I read a recent USA Today article, the thesis of which was this: American cities, build your arks and get ready for a flood of aging boomers. If this "back third" of our lives is to be anywhere near as good as the first two, I submit it's time to apply some proactive American "can do" to how the old can live rather than pursue more of the same old approaches.
You ever see the South Park "Grey Dawn" episode? That's the one where a horde of old people get behind the wheels of their cars mowing down scores of South Parkers until the citizenry rises up and deprives the elderly of their licenses, only to be thwarted by the AARP. The addled death car drivers are finally defeated when the kids cut off their food supply. Haven't seen it? That means you are a mature post-50 adult. I am not. Mature, that is.
But there's a lesson in all this. Old people are horrible drivers. Actually, no, that's not the real lesson. To me, it's that maybe the elderly shouldn't be encouraged by bad alternatives to stay in their houses for decades -- like my esteemed parents -- and then be forced either to pretend they aren't old and get behind the wheel to get places, or to go to a nursing home or some other depressing place. The lesson for me (probably only for me) from this awesome episode is -- to quote the venerable Kevin Costner (or his movie at least) -- "if you build it, they will come."
Huh? Build what? Nursing homes? NO. Nursing homes are where the imaginations of the businessmen and governments that create them, and the old people who become their inmates, go to die. No, instead build something much cooler -- a place for the old to live, not to die.
Yes, there are assisted living places for people with money. But I hate the term assisted living. It sounds like life support, somehow. What I'm thinking of is a way to embrace this back third of life. Which leads to a more general rant: We have become a reactive rather than proactive nation in everything but the financial industry's inexhaustible industriousness in finding new and dodgier ways to skim money from the economy. Where's the spark of real creativity and can-do, applied not only to our decaying society generally, but more specifically to how aging boomers can live?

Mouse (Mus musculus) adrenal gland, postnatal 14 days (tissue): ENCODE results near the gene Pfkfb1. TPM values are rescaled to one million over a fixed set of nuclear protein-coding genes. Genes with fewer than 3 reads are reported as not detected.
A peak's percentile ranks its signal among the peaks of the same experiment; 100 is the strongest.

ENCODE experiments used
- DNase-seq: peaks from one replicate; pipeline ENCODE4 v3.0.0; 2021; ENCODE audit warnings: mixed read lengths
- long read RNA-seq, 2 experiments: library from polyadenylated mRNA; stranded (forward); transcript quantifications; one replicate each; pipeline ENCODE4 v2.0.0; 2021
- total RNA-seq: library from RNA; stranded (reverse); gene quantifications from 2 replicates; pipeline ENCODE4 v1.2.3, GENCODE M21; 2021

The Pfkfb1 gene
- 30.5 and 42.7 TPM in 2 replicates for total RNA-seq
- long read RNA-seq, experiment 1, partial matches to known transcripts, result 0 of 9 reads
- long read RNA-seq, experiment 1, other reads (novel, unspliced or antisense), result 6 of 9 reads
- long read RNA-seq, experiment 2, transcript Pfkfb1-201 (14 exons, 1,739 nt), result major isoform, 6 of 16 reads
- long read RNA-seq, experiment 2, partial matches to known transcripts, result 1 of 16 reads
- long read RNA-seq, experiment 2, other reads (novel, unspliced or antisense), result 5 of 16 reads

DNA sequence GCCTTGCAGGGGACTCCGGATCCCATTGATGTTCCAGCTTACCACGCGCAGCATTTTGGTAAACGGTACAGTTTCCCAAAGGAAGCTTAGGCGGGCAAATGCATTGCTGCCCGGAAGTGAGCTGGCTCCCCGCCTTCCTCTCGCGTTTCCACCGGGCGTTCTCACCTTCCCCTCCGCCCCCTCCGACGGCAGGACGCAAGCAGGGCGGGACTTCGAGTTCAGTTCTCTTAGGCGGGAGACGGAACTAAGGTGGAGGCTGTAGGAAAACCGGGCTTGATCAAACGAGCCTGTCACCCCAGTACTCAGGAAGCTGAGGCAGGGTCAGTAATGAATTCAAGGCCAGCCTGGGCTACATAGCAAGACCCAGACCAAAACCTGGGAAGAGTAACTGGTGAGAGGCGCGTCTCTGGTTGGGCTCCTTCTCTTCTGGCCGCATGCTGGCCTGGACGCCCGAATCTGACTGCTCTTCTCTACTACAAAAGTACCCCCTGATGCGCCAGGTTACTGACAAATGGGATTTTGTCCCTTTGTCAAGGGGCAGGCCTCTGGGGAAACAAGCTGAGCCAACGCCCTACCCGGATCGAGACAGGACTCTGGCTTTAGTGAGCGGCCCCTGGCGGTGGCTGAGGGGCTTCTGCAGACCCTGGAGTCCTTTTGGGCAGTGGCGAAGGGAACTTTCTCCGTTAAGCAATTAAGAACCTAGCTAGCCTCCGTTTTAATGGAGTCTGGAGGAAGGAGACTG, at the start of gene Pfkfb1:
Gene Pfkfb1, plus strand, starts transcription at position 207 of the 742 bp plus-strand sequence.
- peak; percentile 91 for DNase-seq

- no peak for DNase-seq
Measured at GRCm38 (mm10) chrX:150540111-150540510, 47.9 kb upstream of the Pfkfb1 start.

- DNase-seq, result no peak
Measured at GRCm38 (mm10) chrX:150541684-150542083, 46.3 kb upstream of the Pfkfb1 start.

My thesis of American society is: We started with the spark of freedom and now after the conflagration that created this country and sparked two centuries of progress, we are left with the embers of that original America, a country now dominated by avarice, prejudice and cowardice. Cowardice? Yes, the cowardice of hiding behind untruths and distortions, not facing up to the facts. Global warming? A hoax. Loving the springlike February weather, BTW. Economic inequality? Not nearly as important as making sure a black president doesn't send his big government into my trailer to take my guns and make me accept black people or women as equals. The inevitable process of aging? Put it in a closet with the other skeletons, I would rather delude myself I'm young with the help of surgery, dietary supplements and a place for old people to go where they're not in my face all the time.
In other words, and here's the chance of my actually returning to the point: We have become a reactive nation and that's as evident in our handling of old age as it is in our reactions to other seismic trends.
How do we react to old age?
Ignore it, in fact, combat it. Jamie Lee Curtis' recent piece is spot on in decrying the way we try to suppress the signs of age. Confine it. In homes which are, of course, anything but homes. The sterile institutionalization of places for all but the most wealthy oldsters bespeaks the hiding of something shameful rather than the embracing of something natural. Denial is not just a river in Riverdale where you put old people away in an old folks home that's more hospital than home.
Postpone it. Like Neville we wait and we wait while our parents' houses start to crumble around them since they no longer have the energy and/or money to keep them up, we wait to make decisions about where the old people in our lives should go since few to none of the options offer real upside. Instead it's damage control, high costs, low standard of living. It's there but for the graces of God go I instead of there with the grace of God I will go.
With that in mind, we may as well devote societal resources to creating living options old folks will like rather than tolerate or worse. Why? We are those old folks not long from now. How? Pro act. That's right; it's time we got our American groove back when it comes to tackling this fact of life we all have to face. When we're about to have a baby, we have fun planning, making their nursery just right, our friends throw baby showers, we get tons of gifts and the atmosphere of birth is optimistic and forward-looking. If we put our minds to it (coupled with self-interest, given we are all speeding toward this fate), how close can we get to an up experience for the elderly rather than approaching it like the down of gravity?
My thought is let's get all entrepreneurial with it. It's served our nation before. Let's create communities and approaches for the elderly that serve all income brackets and don't just serve applesauce on a tray. Instead of a flood, let's see this as a rising tide which can lift these frail backs of the elderly. Is this a rank generalization devoid of specific proposals? Yes, but it gives me an excuse to come back and talk about those, watch this space.